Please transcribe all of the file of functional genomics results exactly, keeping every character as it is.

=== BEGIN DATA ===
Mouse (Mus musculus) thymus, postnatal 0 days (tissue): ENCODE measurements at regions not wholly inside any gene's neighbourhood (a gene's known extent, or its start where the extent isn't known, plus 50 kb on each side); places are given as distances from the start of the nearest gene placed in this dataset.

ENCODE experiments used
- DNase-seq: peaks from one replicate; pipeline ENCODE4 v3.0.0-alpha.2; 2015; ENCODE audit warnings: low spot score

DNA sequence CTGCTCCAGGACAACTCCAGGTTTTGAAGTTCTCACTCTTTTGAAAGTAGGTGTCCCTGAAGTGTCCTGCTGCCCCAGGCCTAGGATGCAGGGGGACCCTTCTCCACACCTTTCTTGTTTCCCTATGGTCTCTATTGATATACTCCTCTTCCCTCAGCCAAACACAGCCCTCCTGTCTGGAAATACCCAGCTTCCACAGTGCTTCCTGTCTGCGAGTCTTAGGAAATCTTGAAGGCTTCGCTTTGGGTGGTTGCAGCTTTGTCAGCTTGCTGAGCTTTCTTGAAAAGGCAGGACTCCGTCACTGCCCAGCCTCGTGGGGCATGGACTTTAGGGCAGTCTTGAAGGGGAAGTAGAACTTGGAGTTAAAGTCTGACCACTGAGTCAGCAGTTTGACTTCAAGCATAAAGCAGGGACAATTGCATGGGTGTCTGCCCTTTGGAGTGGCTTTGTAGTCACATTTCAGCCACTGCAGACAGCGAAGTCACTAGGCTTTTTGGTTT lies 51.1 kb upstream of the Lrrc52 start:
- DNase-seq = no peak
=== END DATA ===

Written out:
Mouse (Mus musculus) thymus, postnatal 0 days (tissue): ENCODE measurements at regions not wholly inside any gene's neighbourhood (a gene's known extent, or its start where the extent isn't known, plus 50 kb on each side); places are given as distances from the start of the nearest gene placed in this dataset.

ENCODE experiments used
- DNase-seq: peaks from one replicate; pipeline ENCODE4 v3.0.0-alpha.2; 2015; ENCODE audit warnings: low spot score

DNA sequence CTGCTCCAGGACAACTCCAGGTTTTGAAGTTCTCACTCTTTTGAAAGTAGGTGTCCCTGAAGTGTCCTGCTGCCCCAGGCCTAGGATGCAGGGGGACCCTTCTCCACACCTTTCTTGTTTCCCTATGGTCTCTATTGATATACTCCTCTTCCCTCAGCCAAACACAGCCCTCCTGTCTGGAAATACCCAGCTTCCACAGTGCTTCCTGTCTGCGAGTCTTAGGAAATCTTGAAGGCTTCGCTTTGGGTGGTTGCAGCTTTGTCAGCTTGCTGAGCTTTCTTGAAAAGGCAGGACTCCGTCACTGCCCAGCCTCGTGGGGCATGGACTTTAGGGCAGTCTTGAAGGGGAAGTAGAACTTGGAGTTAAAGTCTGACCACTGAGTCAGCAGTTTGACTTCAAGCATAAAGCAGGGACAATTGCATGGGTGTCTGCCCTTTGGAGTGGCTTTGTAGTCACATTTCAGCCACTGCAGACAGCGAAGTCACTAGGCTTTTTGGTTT lies 51.1 kb upstream of the Lrrc52 start:
- DNase-seq = no peak